iPhone beer maker sues Carling over virtual suds

Demands $12.5m for the pint that isn't


An iPhone app developer is suing the Molson Coors Brewing company for over $12.5m in damages for allegedly copying his $3 novelty beer-pouring application and offering it on iTunes for free.

Steve Sheraton, operator of Nevada-based Hottrix, claims the idea for his iBeer app was illegitimately lifted by the brewing conglomerate and used to advertise its Carling brand of beer.

Hottrix's iBeer app uses the iPhone's accelerometer to simulate a frothy glass of beer being poured when the device is tilted. It's designed to look like the user is drinking a beer, without the hassle of actually consuming a delicious and refreshing beverage.

Sheraton's first version of iBeer was essentially a video of pouring beer made for jailbroken iPhones and the Palm Pilot. He registered a US copyright for "iBeer Video" in May 2008.

The lawsuit claims Sheraton was first contacted by Coors' UK advertising agency to license his iBeer 1.0 software, but after being rejected, it nevertheless used Sweden's Illusion Labs to create a near-identical app called iPint.

Both iPint and newly-interactive iBeer 2.0 were offered at the iTunes store when it was first opened to developers in July. But not only was iPint offered gratis on iTunes (contrary to iBeer's $3 price tag), but it also included small, optional game where the user navigates a beer sliding down a bar while avoiding obstacles. Shereton claims the addition was made to "create a false distinction between the Infringing App and the iBeer Content."

"On information and belief, as iPint increased in popularity, iBeer 2.0 decreased in popularity since end-users could get ostensibly the same application without a direct cost (besides viewing the Carling adversing) of paying $2.99 for iBeer 2.0," the filing states.

That July, Hottrix sent a cease and desist letter to the makers of iPint. The app was shortly removed from iTunes for US users, but remains available in most other countries.

Sheraton claims iPint has since enjoyed over 6,000,000 downloads worldwide, all of which "significantly impair the downloading of the iBeer Content." He's asking California's Central District Court to award damages in excess of $12,540,000 for lost profits, alternative statutory damages plus interest, or alternative restitution, "whichever is higher."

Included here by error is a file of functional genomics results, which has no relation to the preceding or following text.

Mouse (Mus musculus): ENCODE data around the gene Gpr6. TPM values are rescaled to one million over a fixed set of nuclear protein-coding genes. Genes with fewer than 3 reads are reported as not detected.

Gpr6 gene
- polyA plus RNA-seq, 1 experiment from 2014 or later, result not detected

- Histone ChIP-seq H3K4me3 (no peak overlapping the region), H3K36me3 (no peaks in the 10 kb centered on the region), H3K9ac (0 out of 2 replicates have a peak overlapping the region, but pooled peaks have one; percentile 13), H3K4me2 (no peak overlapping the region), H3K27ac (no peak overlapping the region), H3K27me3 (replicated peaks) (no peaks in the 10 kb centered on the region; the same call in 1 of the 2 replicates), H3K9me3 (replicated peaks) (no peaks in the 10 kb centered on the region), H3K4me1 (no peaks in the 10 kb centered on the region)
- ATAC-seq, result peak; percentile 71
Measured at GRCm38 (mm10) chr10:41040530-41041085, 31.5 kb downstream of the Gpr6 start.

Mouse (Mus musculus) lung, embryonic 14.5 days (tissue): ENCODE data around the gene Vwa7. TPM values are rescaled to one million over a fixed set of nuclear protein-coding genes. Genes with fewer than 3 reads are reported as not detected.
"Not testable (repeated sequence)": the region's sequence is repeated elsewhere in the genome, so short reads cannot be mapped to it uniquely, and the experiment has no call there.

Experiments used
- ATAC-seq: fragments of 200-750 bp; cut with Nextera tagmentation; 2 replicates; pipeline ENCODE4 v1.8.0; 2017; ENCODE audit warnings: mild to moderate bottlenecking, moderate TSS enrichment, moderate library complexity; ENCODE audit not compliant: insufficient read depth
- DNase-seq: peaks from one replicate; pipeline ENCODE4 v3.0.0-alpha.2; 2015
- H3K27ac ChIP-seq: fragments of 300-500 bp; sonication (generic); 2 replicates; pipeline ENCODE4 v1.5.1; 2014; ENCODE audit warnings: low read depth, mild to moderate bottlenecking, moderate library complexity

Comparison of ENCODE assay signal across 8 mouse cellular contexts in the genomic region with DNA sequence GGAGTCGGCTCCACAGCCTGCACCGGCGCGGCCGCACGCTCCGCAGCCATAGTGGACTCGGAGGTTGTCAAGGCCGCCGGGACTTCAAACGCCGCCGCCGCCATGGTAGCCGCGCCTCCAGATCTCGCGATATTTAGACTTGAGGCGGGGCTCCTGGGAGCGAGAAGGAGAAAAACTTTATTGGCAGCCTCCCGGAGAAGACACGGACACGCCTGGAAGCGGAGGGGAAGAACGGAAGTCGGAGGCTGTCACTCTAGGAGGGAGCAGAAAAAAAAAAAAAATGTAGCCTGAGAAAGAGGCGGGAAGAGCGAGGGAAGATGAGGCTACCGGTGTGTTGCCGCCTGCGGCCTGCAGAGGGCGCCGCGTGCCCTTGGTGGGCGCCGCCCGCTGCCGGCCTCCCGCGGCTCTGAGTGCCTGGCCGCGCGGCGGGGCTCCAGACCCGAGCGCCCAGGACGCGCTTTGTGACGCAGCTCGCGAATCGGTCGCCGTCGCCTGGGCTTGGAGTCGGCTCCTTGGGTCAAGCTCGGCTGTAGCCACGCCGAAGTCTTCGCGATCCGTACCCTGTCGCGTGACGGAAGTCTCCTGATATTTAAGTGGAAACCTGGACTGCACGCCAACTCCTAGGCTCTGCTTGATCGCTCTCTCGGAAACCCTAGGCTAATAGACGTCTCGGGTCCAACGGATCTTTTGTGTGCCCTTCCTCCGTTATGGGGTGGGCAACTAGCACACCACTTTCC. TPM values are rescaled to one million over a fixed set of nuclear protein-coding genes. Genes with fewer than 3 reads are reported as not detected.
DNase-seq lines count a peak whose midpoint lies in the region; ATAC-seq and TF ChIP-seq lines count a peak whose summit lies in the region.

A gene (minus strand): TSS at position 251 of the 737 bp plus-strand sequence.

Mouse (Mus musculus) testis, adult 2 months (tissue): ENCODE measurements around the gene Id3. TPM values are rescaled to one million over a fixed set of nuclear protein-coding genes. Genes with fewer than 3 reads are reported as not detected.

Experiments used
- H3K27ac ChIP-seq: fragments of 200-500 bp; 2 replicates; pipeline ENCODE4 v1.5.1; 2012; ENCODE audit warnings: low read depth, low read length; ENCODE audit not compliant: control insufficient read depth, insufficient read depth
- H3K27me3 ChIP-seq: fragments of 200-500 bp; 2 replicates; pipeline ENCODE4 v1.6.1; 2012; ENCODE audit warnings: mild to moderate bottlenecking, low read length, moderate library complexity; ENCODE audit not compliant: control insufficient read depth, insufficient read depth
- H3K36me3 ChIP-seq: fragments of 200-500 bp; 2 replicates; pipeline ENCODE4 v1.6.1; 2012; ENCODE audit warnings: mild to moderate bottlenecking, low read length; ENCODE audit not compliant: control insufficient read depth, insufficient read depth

The story comes by way of Wired. A copy of the lawsuit is available here (PDF). ®


Other stories you might like

  • DigitalOcean tries to take sting out of price hike with $4 VM
    Cloud biz says it is reacting to customer mix largely shifting from lone devs to SMEs

    DigitalOcean attempted to lessen the sting of higher prices this week by announcing a cut-rate instance aimed at developers and hobbyists.

    The $4-a-month droplet — what the infrastructure-as-a-service outfit calls its virtual machines — pairs a single virtual CPU with 512 MB of memory, 10 GB of SSD storage, and 500 GB a month in network bandwidth.

    The launch comes as DigitalOcean plans a sweeping price hike across much of its product portfolio, effective July 1. On the low-end, most instances will see pricing increase between $1 and $16 a month, but on the high-end, some products will see increases of as much as $120 in the case of DigitalOceans’ top-tier storage-optimized virtual machines.

    Continue reading
  • GPL legal battle: Vizio told by judge it will have to answer breach-of-contract claims
    Fine-print crucially deemed contractual agreement as well as copyright license in smartTV source-code case

    The Software Freedom Conservancy (SFC) has won a significant legal victory in its ongoing effort to force Vizio to publish the source code of its SmartCast TV software, which is said to contain GPLv2 and LGPLv2.1 copyleft-licensed components.

    SFC sued Vizio, claiming it was in breach of contract by failing to obey the terms of the GPLv2 and LGPLv2.1 licenses that require source code to be made public when certain conditions are met, and sought declaratory relief on behalf of Vizio TV owners. SFC wanted its breach-of-contract arguments to be heard by the Orange County Superior Court in California, though Vizio kicked the matter up to the district court level in central California where it hoped to avoid the contract issue and defend its corner using just federal copyright law.

    On Friday, Federal District Judge Josephine Staton sided with SFC and granted its motion to send its lawsuit back to superior court. To do so, Judge Staton had to decide whether or not the federal Copyright Act preempted the SFC's breach-of-contract allegations; in the end, she decided it didn't.

    Continue reading
  • US brings first-of-its-kind criminal charges of Bitcoin-based sanctions-busting
    Citizen allegedly moved $10m-plus in BTC into banned nation

    US prosecutors have accused an American citizen of illegally funneling more than $10 million in Bitcoin into an economically sanctioned country.

    It's said the resulting criminal charges of sanctions busting through the use of cryptocurrency are the first of their kind to be brought in the US.

    Under the United States' International Emergency Economic Powers Act (IEEA), it is illegal for a citizen or institution within the US to transfer funds, directly or indirectly, to a sanctioned country, such as Iran, Cuba, North Korea, or Russia. If there is evidence the IEEA was willfully violated, a criminal case should follow. If an individual or financial exchange was unwittingly involved in evading sanctions, they may be subject to civil action. 

    Continue reading

Biting the hand that feeds IT © 1998–2022